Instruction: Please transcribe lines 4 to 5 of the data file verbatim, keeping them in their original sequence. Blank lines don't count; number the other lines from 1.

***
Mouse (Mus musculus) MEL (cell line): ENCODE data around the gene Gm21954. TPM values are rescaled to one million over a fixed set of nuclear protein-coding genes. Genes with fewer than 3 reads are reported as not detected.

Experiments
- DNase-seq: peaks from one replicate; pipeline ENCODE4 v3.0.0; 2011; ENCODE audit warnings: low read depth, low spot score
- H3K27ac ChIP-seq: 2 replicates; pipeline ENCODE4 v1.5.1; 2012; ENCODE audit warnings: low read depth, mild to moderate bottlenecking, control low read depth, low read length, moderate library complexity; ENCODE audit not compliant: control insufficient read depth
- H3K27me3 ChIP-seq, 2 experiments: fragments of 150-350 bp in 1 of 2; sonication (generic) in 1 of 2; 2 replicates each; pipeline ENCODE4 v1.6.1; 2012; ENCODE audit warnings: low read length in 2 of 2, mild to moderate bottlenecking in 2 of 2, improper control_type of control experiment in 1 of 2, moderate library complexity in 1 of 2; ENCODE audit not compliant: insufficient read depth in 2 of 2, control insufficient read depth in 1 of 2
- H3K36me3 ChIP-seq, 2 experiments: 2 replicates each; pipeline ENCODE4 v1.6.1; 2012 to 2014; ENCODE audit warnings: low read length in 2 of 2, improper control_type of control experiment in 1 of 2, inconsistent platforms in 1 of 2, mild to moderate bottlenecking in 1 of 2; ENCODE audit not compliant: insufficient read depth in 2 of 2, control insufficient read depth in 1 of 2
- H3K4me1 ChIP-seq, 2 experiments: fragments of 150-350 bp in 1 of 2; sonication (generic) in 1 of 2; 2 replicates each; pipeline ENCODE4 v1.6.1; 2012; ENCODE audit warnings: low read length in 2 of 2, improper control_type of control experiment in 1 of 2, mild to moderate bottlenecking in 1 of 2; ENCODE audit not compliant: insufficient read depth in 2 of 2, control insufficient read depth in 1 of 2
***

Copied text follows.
- H3K27ac ChIP-seq: 2 replicates; pipeline ENCODE4 v1.5.1; 2012; ENCODE audit warnings: low read depth, mild to moderate bottlenecking, control low read depth, low read length, moderate library complexity; ENCODE audit not compliant: control insufficient read depth
- H3K27me3 ChIP-seq, 2 experiments: fragments of 150-350 bp in 1 of 2; sonication (generic) in 1 of 2; 2 replicates each; pipeline ENCODE4 v1.6.1; 2012; ENCODE audit warnings: low read length in 2 of 2, mild to moderate bottlenecking in 2 of 2, improper control_type of control experiment in 1 of 2, moderate library complexity in 1 of 2; ENCODE audit not compliant: insufficient read depth in 2 of 2, control insufficient read depth in 1 of 2